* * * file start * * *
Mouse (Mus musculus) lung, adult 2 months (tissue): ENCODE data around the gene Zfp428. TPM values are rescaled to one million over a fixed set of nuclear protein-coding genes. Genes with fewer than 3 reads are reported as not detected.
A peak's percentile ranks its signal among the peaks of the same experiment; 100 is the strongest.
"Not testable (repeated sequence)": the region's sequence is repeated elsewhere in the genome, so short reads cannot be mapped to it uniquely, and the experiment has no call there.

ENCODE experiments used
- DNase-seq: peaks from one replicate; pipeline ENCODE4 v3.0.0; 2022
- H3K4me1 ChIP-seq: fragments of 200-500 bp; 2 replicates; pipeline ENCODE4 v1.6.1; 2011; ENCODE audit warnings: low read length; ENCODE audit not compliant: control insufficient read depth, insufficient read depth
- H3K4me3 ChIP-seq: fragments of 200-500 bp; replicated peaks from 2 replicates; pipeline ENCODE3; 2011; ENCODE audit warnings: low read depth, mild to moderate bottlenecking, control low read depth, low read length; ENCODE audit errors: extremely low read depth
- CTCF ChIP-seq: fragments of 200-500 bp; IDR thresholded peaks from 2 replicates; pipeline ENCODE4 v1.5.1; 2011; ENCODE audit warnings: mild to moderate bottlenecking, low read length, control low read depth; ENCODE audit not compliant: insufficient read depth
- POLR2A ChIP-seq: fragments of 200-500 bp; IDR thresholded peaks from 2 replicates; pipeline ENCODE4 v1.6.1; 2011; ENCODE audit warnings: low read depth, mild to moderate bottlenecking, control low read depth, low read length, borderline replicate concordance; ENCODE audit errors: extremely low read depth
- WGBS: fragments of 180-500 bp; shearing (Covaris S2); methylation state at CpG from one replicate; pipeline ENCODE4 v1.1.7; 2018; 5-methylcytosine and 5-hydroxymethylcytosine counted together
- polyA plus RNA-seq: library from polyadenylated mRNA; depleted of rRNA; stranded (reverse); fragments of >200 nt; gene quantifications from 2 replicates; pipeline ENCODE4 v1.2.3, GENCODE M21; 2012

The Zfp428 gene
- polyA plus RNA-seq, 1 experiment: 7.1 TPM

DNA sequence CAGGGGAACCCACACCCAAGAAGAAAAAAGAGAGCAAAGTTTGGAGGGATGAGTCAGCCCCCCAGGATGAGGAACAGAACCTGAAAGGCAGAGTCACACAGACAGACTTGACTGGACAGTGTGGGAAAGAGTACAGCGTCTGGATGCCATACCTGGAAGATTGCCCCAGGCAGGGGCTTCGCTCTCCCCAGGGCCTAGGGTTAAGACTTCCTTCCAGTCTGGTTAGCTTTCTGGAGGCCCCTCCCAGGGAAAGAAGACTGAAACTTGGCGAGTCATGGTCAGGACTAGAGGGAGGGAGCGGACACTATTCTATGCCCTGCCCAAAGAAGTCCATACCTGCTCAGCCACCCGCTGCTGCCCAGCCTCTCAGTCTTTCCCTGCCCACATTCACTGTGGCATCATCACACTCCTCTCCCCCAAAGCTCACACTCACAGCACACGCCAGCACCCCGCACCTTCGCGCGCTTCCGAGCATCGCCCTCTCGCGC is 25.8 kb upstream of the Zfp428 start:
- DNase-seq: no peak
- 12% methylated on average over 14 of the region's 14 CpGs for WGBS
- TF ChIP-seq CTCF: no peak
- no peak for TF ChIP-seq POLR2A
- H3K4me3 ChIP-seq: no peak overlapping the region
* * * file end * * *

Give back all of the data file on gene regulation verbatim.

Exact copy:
Mouse (Mus musculus) lung, adult 2 months (tissue): ENCODE data around the gene Zfp428. TPM values are rescaled to one million over a fixed set of nuclear protein-coding genes. Genes with fewer than 3 reads are reported as not detected.
A peak's percentile ranks its signal among the peaks of the same experiment; 100 is the strongest.
"Not testable (repeated sequence)": the region's sequence is repeated elsewhere in the genome, so short reads cannot be mapped to it uniquely, and the experiment has no call there.

ENCODE experiments used
- DNase-seq: peaks from one replicate; pipeline ENCODE4 v3.0.0; 2022
- H3K4me1 ChIP-seq: fragments of 200-500 bp; 2 replicates; pipeline ENCODE4 v1.6.1; 2011; ENCODE audit warnings: low read length; ENCODE audit not compliant: control insufficient read depth, insufficient read depth
- H3K4me3 ChIP-seq: fragments of 200-500 bp; replicated peaks from 2 replicates; pipeline ENCODE3; 2011; ENCODE audit warnings: low read depth, mild to moderate bottlenecking, control low read depth, low read length; ENCODE audit errors: extremely low read depth
- CTCF ChIP-seq: fragments of 200-500 bp; IDR thresholded peaks from 2 replicates; pipeline ENCODE4 v1.5.1; 2011; ENCODE audit warnings: mild to moderate bottlenecking, low read length, control low read depth; ENCODE audit not compliant: insufficient read depth
- POLR2A ChIP-seq: fragments of 200-500 bp; IDR thresholded peaks from 2 replicates; pipeline ENCODE4 v1.6.1; 2011; ENCODE audit warnings: low read depth, mild to moderate bottlenecking, control low read depth, low read length, borderline replicate concordance; ENCODE audit errors: extremely low read depth
- WGBS: fragments of 180-500 bp; shearing (Covaris S2); methylation state at CpG from one replicate; pipeline ENCODE4 v1.1.7; 2018; 5-methylcytosine and 5-hydroxymethylcytosine counted together
- polyA plus RNA-seq: library from polyadenylated mRNA; depleted of rRNA; stranded (reverse); fragments of >200 nt; gene quantifications from 2 replicates; pipeline ENCODE4 v1.2.3, GENCODE M21; 2012

The Zfp428 gene
- polyA plus RNA-seq, 1 experiment: 7.1 TPM

DNA sequence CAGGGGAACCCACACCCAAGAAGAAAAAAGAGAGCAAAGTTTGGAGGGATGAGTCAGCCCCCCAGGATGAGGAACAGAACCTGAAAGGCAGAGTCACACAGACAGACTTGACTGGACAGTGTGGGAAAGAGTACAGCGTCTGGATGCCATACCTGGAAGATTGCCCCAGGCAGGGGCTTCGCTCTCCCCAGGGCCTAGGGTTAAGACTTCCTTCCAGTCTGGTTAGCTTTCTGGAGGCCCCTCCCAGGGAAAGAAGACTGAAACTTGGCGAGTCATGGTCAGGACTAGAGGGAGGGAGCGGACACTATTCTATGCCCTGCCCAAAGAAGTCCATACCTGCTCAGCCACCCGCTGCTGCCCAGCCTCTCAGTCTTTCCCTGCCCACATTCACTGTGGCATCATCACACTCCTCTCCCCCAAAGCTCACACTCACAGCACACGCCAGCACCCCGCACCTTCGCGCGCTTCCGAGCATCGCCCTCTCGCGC is 25.8 kb upstream of the Zfp428 start:
- DNase-seq: no peak
- 12% methylated on average over 14 of the region's 14 CpGs for WGBS
- TF ChIP-seq CTCF: no peak
- no peak for TF ChIP-seq POLR2A
- H3K4me3 ChIP-seq: no peak overlapping the region